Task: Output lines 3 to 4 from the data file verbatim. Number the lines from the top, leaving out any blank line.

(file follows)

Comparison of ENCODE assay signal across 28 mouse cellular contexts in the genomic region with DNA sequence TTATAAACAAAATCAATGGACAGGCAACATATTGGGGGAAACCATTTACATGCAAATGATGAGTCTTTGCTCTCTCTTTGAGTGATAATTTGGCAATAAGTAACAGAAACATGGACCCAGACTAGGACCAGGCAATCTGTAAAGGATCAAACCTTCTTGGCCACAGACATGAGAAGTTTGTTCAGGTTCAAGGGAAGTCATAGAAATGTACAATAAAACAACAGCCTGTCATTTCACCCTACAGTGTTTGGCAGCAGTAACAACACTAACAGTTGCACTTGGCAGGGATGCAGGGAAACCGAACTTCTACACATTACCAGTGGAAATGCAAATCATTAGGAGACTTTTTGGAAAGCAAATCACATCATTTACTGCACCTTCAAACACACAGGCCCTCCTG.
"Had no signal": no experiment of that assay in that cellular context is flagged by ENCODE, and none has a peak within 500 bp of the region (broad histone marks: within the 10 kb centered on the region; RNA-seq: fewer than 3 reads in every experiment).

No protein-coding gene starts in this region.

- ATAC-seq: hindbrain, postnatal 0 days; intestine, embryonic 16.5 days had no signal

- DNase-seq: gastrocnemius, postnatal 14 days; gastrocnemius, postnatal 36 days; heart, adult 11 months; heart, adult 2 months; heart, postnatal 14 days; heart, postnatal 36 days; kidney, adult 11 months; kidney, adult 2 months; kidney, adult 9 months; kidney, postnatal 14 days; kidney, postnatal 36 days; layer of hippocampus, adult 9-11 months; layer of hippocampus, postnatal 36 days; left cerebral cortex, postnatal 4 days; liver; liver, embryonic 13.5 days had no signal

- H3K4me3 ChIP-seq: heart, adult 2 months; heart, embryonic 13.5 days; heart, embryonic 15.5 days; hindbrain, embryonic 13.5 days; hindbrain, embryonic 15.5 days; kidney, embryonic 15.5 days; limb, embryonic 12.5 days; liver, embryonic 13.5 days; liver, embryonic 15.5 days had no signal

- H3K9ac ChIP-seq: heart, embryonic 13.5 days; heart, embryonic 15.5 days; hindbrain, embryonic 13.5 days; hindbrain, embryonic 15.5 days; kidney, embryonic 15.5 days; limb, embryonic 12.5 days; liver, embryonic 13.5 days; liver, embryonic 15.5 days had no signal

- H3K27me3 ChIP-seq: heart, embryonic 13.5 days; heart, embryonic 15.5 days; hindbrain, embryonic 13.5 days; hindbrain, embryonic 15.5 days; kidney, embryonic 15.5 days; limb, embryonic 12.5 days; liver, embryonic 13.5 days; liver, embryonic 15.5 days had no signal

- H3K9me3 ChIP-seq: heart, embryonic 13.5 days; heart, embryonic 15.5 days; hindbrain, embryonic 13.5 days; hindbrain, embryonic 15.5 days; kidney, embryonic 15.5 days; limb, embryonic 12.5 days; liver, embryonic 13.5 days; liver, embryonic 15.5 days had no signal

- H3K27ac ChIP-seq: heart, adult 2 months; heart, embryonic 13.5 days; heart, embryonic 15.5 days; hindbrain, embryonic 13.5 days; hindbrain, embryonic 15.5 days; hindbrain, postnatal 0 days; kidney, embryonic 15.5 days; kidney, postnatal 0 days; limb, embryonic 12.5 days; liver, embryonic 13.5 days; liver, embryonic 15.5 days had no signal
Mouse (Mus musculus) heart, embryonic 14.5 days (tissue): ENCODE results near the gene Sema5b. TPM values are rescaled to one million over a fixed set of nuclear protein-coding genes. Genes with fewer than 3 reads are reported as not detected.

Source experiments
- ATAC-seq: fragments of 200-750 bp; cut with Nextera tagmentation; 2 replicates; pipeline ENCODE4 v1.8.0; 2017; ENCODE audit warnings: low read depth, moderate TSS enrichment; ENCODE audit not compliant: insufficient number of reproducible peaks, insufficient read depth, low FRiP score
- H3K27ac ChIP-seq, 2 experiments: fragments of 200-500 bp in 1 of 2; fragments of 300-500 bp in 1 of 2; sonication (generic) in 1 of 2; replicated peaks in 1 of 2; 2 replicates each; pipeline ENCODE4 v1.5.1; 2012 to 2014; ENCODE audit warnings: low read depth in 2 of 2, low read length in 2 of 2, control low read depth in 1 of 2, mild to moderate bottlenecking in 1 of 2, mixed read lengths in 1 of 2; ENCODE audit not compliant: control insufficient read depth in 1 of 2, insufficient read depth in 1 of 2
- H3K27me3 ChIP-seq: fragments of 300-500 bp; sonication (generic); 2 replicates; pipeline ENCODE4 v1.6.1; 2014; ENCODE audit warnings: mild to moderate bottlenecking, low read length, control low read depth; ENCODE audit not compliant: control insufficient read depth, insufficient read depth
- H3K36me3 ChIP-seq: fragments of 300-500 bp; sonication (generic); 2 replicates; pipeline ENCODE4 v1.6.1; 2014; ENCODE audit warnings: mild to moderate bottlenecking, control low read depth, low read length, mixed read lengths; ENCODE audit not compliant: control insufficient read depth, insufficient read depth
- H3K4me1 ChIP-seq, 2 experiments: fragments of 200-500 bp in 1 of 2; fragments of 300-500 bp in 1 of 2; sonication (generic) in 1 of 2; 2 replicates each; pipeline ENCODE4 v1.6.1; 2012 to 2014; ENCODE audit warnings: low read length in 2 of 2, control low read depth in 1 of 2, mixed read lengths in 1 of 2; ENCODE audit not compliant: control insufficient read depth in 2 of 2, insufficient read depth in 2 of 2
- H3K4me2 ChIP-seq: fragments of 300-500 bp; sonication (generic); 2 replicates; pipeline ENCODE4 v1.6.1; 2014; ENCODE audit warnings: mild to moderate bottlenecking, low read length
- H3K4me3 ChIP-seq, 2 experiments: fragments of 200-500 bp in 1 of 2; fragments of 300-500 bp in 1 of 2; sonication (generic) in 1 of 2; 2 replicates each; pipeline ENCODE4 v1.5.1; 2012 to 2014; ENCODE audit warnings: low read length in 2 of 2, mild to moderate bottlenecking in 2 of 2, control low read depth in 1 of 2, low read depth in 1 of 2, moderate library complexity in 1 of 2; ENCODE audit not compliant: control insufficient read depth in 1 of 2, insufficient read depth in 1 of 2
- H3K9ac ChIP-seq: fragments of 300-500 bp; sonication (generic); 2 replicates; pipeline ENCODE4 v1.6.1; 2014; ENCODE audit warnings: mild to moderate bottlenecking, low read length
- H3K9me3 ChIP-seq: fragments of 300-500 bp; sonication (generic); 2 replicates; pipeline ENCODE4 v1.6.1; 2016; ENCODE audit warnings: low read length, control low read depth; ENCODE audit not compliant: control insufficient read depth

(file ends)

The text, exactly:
No protein-coding gene starts in this region.

- ATAC-seq: hindbrain, postnatal 0 days; intestine, embryonic 16.5 days had no signal